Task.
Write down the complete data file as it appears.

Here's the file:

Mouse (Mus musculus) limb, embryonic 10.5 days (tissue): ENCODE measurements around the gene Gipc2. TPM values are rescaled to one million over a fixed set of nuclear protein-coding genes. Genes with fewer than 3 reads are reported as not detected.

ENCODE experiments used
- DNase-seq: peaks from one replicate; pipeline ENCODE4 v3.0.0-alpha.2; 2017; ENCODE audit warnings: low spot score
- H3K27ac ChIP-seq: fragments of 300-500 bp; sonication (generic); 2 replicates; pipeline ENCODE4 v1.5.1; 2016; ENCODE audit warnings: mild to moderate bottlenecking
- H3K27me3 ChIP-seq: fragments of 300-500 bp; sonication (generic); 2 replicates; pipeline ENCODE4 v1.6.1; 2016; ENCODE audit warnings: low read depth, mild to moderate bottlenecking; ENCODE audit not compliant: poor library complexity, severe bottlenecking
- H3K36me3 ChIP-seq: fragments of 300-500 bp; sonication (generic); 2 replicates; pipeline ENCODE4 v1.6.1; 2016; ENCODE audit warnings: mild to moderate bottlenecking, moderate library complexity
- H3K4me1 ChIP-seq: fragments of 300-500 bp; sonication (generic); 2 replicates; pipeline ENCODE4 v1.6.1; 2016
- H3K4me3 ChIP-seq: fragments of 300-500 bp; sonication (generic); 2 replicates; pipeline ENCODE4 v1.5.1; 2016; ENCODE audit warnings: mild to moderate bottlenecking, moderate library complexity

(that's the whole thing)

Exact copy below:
Mouse (Mus musculus) limb, embryonic 10.5 days (tissue): ENCODE measurements around the gene Gipc2. TPM values are rescaled to one million over a fixed set of nuclear protein-coding genes. Genes with fewer than 3 reads are reported as not detected.

ENCODE experiments used
- DNase-seq: peaks from one replicate; pipeline ENCODE4 v3.0.0-alpha.2; 2017; ENCODE audit warnings: low spot score
- H3K27ac ChIP-seq: fragments of 300-500 bp; sonication (generic); 2 replicates; pipeline ENCODE4 v1.5.1; 2016; ENCODE audit warnings: mild to moderate bottlenecking
- H3K27me3 ChIP-seq: fragments of 300-500 bp; sonication (generic); 2 replicates; pipeline ENCODE4 v1.6.1; 2016; ENCODE audit warnings: low read depth, mild to moderate bottlenecking; ENCODE audit not compliant: poor library complexity, severe bottlenecking
- H3K36me3 ChIP-seq: fragments of 300-500 bp; sonication (generic); 2 replicates; pipeline ENCODE4 v1.6.1; 2016; ENCODE audit warnings: mild to moderate bottlenecking, moderate library complexity
- H3K4me1 ChIP-seq: fragments of 300-500 bp; sonication (generic); 2 replicates; pipeline ENCODE4 v1.6.1; 2016
- H3K4me3 ChIP-seq: fragments of 300-500 bp; sonication (generic); 2 replicates; pipeline ENCODE4 v1.5.1; 2016; ENCODE audit warnings: mild to moderate bottlenecking, moderate library complexity